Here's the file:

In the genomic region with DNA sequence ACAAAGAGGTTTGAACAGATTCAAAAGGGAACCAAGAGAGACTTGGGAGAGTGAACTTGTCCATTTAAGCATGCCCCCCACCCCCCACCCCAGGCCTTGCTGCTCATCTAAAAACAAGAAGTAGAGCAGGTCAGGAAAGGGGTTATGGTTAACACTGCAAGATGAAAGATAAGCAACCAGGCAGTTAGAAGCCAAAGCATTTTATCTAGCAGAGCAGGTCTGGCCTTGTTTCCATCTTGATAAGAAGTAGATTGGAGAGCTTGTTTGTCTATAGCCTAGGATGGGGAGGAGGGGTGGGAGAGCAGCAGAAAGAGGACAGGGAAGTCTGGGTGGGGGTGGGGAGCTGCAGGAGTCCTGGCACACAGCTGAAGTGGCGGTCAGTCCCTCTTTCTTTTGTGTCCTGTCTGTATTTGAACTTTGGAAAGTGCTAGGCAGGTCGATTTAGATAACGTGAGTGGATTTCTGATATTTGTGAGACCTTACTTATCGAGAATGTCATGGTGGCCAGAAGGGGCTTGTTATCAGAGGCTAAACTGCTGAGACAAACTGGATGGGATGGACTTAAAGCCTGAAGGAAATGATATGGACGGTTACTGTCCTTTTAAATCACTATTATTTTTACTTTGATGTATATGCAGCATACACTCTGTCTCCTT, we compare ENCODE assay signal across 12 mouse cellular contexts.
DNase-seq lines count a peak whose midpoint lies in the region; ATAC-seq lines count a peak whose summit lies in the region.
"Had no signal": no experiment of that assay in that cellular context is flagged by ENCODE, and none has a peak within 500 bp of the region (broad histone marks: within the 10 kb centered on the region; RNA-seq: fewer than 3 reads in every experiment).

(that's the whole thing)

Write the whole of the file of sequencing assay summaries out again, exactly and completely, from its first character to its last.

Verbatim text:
In the genomic region with DNA sequence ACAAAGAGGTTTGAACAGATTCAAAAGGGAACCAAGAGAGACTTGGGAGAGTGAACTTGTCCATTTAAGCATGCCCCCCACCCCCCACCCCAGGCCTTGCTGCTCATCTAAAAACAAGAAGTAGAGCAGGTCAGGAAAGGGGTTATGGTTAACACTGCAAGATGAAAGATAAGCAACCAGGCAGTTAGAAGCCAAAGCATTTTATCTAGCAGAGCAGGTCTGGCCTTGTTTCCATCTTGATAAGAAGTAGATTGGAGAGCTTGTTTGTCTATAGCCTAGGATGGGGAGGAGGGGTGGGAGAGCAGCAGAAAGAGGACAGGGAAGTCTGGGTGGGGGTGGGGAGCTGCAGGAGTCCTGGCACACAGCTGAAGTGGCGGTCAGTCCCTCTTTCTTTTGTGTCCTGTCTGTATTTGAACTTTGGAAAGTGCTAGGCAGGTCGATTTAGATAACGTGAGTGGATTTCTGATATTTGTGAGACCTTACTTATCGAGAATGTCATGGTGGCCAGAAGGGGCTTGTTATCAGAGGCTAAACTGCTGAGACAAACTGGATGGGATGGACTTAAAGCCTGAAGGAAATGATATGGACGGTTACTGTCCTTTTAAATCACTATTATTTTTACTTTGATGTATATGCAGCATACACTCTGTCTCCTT, we compare ENCODE assay signal across 12 mouse cellular contexts.
DNase-seq lines count a peak whose midpoint lies in the region; ATAC-seq lines count a peak whose summit lies in the region.
"Had no signal": no experiment of that assay in that cellular context is flagged by ENCODE, and none has a peak within 500 bp of the region (broad histone marks: within the 10 kb centered on the region; RNA-seq: fewer than 3 reads in every experiment).